When you train with Master V, bring a notebook because you will be taking notes. There are times when you can rely on visual, auditory and muscle memory but sometimes you just have to put what you have learned on paper immediately. Those who have been fortunate to train with Master V, especially group training, it is fun and serious at the same time. You better have the basic foundation down before you think of learning anything else. Master V focuses on the small basic things that you are doing such as bracing, hand and foot positioning etc., all of the basics in Module 1. You can even say Module 1 is the key if you really get it and apply it. Class time goes by very fast because you‘re having fun training that you lose track of time. His system is progressive. Left handed future practitioners should not fear learning this art because we are taught to be ambidextrous. It involves problem solving and if a problem is posed that hasn’t been confronted yet, Master V’s response is, “Let’s see.” When you come up with something that you think is unique, you’ll get a response of, “That’s in Module…” There are so many layers to his system. He loves to confuse or trick your brain and he emphasizes, “Your brain is your most important weapon.”
My favorite moments are when I have been his sparring partner and an accidental discovery is made during sparring that leads to an unexpected roadblock that we have to problem solve. Sometimes a new set of techniques, modifications or train of thought is established because of it. On a personal level, I’ve enjoyed our conversations on the Filipino martial culture and topics outside of martial arts. I gravitate to people of character. Master V is a man of character and treats you like family. I’ve been fortunate that my classmates have been open in sharing the system whenever there was something new that I may have missed. Kudos to them. This is a reflection of Master V. I’ve told Master V that his system is an international brand. I consider myself very lucky to be a part of his brand, A.E. (Applied Eskrima). I consider Master V family. Training continues to be a great journey of discovery and we have an awesome teacher to guide us. Stick Don’t Lie.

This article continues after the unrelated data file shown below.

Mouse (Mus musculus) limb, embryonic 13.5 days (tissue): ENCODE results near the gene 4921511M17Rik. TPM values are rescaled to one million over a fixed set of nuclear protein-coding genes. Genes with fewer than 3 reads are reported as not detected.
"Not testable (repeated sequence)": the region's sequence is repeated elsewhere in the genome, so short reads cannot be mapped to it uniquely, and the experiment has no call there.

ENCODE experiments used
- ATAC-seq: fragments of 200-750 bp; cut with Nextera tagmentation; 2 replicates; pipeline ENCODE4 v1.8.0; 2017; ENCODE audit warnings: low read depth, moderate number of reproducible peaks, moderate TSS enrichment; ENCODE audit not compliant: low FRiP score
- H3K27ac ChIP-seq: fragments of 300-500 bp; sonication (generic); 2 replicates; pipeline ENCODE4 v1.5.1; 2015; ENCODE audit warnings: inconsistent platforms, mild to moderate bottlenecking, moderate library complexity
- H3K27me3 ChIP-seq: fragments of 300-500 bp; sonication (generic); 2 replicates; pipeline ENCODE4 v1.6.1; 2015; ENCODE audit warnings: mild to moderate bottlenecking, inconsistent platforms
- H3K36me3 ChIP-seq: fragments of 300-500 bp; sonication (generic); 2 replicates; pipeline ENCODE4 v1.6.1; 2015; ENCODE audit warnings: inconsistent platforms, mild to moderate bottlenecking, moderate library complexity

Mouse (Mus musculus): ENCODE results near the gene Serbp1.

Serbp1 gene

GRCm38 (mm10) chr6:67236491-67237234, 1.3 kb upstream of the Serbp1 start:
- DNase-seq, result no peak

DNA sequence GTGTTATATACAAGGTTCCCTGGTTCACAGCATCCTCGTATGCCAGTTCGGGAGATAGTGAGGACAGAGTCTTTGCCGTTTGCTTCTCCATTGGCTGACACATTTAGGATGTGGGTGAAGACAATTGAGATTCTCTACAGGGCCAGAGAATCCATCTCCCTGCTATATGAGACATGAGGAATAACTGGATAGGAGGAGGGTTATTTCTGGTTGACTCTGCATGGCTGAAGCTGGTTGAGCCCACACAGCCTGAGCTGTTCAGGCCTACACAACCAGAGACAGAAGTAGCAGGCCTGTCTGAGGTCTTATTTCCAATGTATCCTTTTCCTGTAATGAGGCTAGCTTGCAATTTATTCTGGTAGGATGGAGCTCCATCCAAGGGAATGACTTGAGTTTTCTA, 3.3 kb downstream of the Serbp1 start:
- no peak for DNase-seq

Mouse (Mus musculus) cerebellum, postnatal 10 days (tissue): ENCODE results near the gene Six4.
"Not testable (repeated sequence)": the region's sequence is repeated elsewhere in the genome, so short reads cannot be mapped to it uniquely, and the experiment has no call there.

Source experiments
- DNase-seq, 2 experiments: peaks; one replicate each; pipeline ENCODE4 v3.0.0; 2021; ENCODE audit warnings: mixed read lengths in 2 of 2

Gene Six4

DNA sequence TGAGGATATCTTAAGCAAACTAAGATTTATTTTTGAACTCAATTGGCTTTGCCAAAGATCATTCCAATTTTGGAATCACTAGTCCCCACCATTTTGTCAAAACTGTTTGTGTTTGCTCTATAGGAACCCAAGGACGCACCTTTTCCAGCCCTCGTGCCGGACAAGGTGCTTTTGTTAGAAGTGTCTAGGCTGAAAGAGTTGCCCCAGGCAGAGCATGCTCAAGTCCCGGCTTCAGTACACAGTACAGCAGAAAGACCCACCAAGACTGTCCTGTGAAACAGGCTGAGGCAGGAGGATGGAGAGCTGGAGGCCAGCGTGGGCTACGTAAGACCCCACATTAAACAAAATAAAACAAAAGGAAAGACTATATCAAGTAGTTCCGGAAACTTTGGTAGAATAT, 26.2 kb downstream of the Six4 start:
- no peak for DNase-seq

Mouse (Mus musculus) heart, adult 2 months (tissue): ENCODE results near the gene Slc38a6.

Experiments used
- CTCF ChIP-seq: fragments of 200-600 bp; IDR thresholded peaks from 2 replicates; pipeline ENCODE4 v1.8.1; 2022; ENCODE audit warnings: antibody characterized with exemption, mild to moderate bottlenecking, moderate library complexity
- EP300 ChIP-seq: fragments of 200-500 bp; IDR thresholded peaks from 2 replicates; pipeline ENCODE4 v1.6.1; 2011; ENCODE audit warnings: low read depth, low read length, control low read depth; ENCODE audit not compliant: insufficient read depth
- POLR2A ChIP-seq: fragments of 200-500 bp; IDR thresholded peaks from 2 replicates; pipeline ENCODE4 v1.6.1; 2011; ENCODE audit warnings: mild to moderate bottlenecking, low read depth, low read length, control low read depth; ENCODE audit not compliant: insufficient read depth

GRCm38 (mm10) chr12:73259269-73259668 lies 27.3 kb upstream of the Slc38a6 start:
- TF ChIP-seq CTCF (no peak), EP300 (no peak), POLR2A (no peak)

From: Kelly Phillips
CA Corrections Officer
Applied Eskrima Law Enforcement and Security Representative
As a force option instructor in law enforcement, which over the years has included chemical agents, less lethal weapons, firearms instructor, armorer, expandable baton instructor, and use of force policy instructor, I have not found anything that has the ability to add more to the law enforcement/security use of the expandable baton than the Applied Eskrima system. Although based on a full combat foundation, it can and has been refined for law enforcement application staying within the parameters of most departmental use of force policies and legal guidelines.